tv DW News PBS November 29, 2016 6:00pm-6:31pm PST
>> this is "dw news," live from berlin. brazil declares three days of mourning after a plane carrying members of the chapecoense football team goes down in colombia, killing almost everyone on board. footage shows the players at the airport shortly before departure. also on the show, germany's largest internet provider fights off a massive cyber attack. deutsche telekom says it could have brought down the internet worldwide.
brent: i'm brent break off. good to have you with us. we begin with the terrorist within. germany's domestic intelligence agency says it suggests an employee of islamist extremists. national media are reporting that a 51-year-old man has been taken into custody, accused of gathering sensitive information to plan a bomb attack on intelligence headquarters in the western german city of cologne. officials uncovered his activities about a month ago. we want to go to simon young. he is on the story for us in good evening to you, simon. what else do we know about this case? because just broken in the last hour or so. simon: a few details have emerged. the domestic intelligence
agency, officially known as the office for the protection of the constitution, has said that this man has admitted giving away some confidential information that he obtained from within the agency. he gave that to somebody that is in contact -- he is in contact with of the internet, not knowing that that contact was an informer for the domestic intelligence agency. they also say that he was offering yet more information. a newspaper has said that he was planning this bomb attack, as you mentioned, against the headquarters of the agency in cologne, and that he has admitted doing that. some of these details are only just coming out so we should treated with caution. brent: it begs the question, how is it possible for an islamist to embed himself or herself into germany's domestic intelligence service? simon: yes, well, that is a mystery at this stage. according to "der spiegel"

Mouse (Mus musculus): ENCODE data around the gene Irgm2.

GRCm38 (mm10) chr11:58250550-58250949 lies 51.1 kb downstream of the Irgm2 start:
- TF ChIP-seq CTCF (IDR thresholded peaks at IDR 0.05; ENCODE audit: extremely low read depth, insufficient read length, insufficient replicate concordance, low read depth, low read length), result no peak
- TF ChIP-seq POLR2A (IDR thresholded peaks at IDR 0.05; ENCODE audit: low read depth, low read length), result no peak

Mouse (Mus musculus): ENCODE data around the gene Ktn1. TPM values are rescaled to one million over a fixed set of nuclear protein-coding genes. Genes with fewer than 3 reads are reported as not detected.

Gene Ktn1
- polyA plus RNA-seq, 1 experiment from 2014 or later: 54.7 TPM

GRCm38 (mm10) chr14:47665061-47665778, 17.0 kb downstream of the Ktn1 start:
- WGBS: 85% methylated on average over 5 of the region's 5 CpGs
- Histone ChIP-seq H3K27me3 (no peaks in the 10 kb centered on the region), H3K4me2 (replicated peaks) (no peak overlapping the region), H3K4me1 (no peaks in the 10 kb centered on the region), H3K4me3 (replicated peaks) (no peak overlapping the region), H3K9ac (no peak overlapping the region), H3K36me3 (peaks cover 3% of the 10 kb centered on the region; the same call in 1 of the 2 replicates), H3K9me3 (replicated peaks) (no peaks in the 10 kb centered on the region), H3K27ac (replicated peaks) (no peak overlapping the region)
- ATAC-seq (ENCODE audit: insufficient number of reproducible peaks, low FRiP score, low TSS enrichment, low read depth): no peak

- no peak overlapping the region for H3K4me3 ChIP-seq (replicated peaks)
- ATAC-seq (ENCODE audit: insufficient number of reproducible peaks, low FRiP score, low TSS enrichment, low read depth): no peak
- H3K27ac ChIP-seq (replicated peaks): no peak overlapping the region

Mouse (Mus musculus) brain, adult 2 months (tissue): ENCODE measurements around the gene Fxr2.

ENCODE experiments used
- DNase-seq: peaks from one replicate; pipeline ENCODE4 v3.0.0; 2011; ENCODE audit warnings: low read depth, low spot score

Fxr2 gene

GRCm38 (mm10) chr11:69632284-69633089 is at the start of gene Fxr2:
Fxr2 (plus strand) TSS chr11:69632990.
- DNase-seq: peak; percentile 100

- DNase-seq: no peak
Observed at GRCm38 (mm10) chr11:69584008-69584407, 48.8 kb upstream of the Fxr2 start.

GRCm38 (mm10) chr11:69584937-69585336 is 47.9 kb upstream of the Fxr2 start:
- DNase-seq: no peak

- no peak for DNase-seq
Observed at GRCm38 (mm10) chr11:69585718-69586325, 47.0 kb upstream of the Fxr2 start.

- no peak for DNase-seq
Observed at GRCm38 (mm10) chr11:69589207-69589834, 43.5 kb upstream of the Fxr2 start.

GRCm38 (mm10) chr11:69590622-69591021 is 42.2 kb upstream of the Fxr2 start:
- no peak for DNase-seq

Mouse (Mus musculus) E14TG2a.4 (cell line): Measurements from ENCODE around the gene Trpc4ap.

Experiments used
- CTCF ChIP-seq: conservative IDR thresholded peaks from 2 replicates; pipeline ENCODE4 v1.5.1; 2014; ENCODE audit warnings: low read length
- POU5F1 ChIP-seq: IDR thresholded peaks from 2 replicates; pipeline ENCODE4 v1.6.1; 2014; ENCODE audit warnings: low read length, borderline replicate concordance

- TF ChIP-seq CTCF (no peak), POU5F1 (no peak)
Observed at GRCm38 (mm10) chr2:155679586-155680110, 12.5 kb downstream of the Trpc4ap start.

magazine, this man was only recruited in april of this year, and he was not behaving suspiciously or giving rise for any concern during his training. they also report, for instance, that his family was not aware of his conversion to islam. the agency had recruited him to observe islamist extremists in germany. there is a lot of questions there. i think we will just have to wait for more details to come out in the coming days. brent: simon young on the story for us tonight here in berlin. thank you very much. here in germany, authorities are planning hackers for internet outages that have hit hundreds of thousands of users since sunday. last month a similar hack cut off axis -- access to some of the world's best-known websites, including twitter and spotify. now it is deutsche telekom,
germany's biggest internet provider, who says it managed to halt the attack, saying it could have taken the internet out across the world. reporter: nearly one million internet routers were forced off-line in germany. deutsche telekom and german authorities are convinced it was a cyber attack. "we are certain that was deliberate influence from the outside. someone try to affect the routers with malicious software. fortunately, the attempt was successful. the route is crashed and users can go online." could russia be the culprit? the chancellor has no indications in this together case, but in general, germans should consider this new reality. "cyberattacks like this, or russian warfare, is now part of everyday life, and we have to learn now how to cope with them. " germany's federal intelligence agency warns of cyberattacks and
disinformation campaigns originating in russia, particularly ahead of next year's parliamentary elections. -- "there is not a single provider in the world that could of filtered this attack out. this would create a whole new dimension. we are going to see similar attacks happening in the two months. whoever is behind the most recent attack, intelligence agencies and politicians are alarmed. the upcoming 2016 election in germany will be a virtual campaign against disinformation and hackers from cyberspace. brent: brazil has declared three days of national mourning after 75 people died in a plane crash